I don't have the supplemental essay I used to apply to Oberlin anymore. Apparently I deleted the download off my computer, and I lost the document when my high school google account closed, but I can remember parts of what it said. I know it focused on the impression I had of the physical space of Oberlin when I got to visit. I know I was excited about how the campus looked conducive to memory-making, looked like it was set up for people to socialize. I know that even before I knew them by name, I had noticed some of the structures that have, indeed, become meaningful to me— the gazebo in Tappan, the koi pond, the bench swings, the sundial outside the AJLC, the tables and chairs in South Bowl.
A lot of Oberlin students don't get the chance to visit campus before committing any year, and this is especially true in the midst of the pandemic. Taking a virtual tour of campus is a great option, and I do recommend visiting if you can. Still, even as someone who got to marvel at Oberlin's campus in person before committing, I could never have guessed what walking through campus as an Oberlin student would really be like. If I was doing that right now, there would be a dialogue in my head that no tour guide, virtual or in-person, could ever impart to you.
This is where that inside joke comes from. This is where I made bread with people I barely knew.
My own time at Oberlin maps out my view of the campus. The bench swings are never empty; the sight at hand is never full. Much more so than anywhere else I've ever been, the memories cling to the landscape. They overlap and seep into each other, they percolate into the soil, they melt into the walls.
This is where I finished a research paper at 1am. This is where they put whipped cream and chocolate syrup in my hot chocolate without me even asking for it and I grinned for like thirty minutes.
I've asked a few of my friends if they have similar memory dialogues as they pass through campus. All of them have said yes.
This is where I put up posters. This is where she kissed me. This is where I swore I'd never eat Agave's sweet potatoes ever again.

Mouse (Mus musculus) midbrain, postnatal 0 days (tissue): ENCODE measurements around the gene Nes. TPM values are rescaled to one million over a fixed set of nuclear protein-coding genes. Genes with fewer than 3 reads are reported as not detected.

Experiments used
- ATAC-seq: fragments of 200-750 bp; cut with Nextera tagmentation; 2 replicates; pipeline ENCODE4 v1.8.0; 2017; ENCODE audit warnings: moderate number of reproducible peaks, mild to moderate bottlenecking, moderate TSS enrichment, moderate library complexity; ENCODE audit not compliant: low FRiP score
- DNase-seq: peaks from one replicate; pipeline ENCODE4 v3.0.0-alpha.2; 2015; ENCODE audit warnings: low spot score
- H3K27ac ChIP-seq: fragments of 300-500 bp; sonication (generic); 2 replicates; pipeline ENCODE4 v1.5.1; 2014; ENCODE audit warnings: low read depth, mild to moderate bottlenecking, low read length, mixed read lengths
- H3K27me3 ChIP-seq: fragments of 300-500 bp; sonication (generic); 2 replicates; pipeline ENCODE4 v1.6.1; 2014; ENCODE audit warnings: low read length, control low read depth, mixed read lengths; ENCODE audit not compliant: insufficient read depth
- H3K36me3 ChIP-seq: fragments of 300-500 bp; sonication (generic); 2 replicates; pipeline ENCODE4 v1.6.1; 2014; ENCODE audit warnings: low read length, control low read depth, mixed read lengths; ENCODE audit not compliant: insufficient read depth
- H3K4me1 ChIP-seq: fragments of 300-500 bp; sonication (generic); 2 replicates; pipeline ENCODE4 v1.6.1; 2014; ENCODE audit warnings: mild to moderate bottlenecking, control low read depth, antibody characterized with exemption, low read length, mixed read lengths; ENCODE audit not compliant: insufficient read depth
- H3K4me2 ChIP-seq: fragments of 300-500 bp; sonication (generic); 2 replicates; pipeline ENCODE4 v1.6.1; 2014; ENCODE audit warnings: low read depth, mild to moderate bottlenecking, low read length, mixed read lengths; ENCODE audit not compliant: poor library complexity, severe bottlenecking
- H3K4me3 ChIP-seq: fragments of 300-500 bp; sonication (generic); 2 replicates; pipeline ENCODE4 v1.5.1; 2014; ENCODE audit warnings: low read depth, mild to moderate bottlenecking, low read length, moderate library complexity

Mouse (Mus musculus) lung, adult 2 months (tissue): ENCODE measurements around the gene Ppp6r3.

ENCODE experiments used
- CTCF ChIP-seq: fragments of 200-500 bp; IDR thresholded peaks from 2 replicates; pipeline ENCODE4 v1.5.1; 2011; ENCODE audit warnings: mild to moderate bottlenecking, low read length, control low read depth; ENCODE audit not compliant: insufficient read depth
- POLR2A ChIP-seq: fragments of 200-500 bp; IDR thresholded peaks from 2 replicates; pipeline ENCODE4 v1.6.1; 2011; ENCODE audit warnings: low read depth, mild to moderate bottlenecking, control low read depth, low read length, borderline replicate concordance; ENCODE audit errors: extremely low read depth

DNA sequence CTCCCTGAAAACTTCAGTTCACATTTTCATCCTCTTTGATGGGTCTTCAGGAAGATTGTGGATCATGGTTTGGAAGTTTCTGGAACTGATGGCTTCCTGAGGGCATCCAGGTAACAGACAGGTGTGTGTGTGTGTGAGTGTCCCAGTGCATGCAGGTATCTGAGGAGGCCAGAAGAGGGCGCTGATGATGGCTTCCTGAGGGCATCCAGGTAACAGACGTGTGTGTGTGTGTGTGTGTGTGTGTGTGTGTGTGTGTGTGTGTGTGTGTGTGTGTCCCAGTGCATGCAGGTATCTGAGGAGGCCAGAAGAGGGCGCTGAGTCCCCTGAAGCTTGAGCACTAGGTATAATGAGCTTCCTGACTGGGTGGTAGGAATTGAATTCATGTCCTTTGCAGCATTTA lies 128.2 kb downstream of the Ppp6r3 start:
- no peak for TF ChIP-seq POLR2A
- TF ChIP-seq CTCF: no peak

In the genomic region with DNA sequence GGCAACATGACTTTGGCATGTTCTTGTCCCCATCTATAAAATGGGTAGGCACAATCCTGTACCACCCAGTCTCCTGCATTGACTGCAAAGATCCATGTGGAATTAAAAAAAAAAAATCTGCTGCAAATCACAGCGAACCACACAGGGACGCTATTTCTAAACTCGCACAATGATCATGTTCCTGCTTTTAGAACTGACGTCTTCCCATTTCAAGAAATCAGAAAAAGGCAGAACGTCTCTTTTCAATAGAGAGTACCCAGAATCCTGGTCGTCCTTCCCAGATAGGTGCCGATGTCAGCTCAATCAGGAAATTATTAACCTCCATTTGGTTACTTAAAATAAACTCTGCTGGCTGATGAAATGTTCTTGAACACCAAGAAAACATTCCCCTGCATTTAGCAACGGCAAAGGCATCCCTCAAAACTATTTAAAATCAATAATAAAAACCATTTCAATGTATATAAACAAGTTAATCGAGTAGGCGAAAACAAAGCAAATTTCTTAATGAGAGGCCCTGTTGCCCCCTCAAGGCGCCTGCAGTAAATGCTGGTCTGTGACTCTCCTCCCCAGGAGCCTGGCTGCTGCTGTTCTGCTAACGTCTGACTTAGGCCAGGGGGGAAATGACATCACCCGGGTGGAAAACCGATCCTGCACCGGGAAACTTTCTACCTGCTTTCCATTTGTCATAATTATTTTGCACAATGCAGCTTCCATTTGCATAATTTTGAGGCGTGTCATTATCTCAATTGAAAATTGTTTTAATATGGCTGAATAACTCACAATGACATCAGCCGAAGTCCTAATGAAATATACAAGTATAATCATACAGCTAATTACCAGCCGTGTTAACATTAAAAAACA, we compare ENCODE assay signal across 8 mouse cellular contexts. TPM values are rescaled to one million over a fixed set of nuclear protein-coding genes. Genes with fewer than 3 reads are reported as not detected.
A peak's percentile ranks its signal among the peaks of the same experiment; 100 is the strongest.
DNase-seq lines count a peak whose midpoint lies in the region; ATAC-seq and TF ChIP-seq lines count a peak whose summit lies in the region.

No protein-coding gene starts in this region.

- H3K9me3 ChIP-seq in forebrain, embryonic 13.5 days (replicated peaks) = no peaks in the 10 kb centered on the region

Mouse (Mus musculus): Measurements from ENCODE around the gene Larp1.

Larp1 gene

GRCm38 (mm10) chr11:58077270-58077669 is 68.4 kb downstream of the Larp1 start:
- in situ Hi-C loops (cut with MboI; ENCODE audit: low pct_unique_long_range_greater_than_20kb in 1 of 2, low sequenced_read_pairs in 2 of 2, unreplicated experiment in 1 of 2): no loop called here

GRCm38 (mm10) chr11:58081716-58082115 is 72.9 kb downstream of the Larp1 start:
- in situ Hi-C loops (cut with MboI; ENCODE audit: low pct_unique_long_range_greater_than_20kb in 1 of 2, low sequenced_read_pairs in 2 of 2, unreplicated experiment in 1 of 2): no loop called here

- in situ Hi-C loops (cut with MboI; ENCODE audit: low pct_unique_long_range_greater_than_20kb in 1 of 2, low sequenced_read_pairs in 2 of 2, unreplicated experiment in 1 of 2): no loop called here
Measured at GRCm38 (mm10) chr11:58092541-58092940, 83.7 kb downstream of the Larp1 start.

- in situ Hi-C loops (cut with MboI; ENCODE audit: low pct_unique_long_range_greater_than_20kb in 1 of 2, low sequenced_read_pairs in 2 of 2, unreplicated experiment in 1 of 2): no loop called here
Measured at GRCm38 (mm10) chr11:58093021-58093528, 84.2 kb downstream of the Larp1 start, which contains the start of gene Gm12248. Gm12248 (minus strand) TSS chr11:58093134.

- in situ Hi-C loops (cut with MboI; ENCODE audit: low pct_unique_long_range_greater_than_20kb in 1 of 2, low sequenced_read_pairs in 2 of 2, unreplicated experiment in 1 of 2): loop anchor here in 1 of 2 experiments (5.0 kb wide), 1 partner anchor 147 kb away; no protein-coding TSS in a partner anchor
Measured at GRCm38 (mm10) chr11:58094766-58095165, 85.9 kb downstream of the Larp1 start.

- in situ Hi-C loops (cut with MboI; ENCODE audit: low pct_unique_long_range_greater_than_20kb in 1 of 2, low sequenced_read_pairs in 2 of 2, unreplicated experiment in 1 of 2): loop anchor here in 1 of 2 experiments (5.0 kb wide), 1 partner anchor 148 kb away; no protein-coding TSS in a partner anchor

I can't give you a fleshed-out view of campus from a neutral perspective. Each place I could describe to you might have a completely different purpose and feel to it for the next Obie over. For everyone who knows it, the campus looks different from its map. What I can do is give you a sense of how it looks to me.
This is where I had that epiphany about why I go on so many walks. This is where I learned what United Fruit Co. did in Guatemala.
Of course, a walk through campus in my eyes doesn't look the same as it did a year ago, and it won't look the same a year from now. There is this emotional geography that keeps unfolding.
This is where they put the music so loud you can feel the beats vibrating through your chest. This is where a hard conversation made me so nervous I could barely talk.
When heavy things happen, or when joyful things happen but for one reason or another the memory turns heavy later, I have to remind myself that the associations I have with one corner of campus are not the limit to what is possible there.
This is where I held my best friend through a breakdown. This is where I bombed that audition. This is where I got a text that made me start shaking.
The wind blows through here. The dust clears out. The seasons shift, the semesters change. The sunlight is in constant flux. Smells and sounds take over a space, then leave nothing behind. Other people make other memories. This place is not just my experience of it. Or, at the very least, this place is not just my experience of it so far.
This is where we held meetings outside over dinner. This is where cuddles and lowlight abounded.
I'm not quite sure why place and memory seem so much more inseparable to me at Oberlin. Maybe it has something to do with eating, studying, organizing and socializing within walking distance of where we sleep. Maybe it has something to do with the size of the campus, the way it's small enough for the memories to stay relevant and large enough for them to stay distinct from one another. Regardless, the campus is peppered with living stories that resist being mapped.
This is where I used to go to "do homework" knowing fully well someone would come in and distract me. This is where my favorite class was held.
If you get the chance, ask an Oberlin student about their associations with the 'Sco, or the lounge in their hall, or the terrace behind the Con. You can get a sense of aesthetics from a first impression or a google search, but someone who knows Oberlin knows the textures it embodies, knows the sound of the pulse coursing through it.
This is where they heard my seal laugh for the first time. This is where time doesn't exist.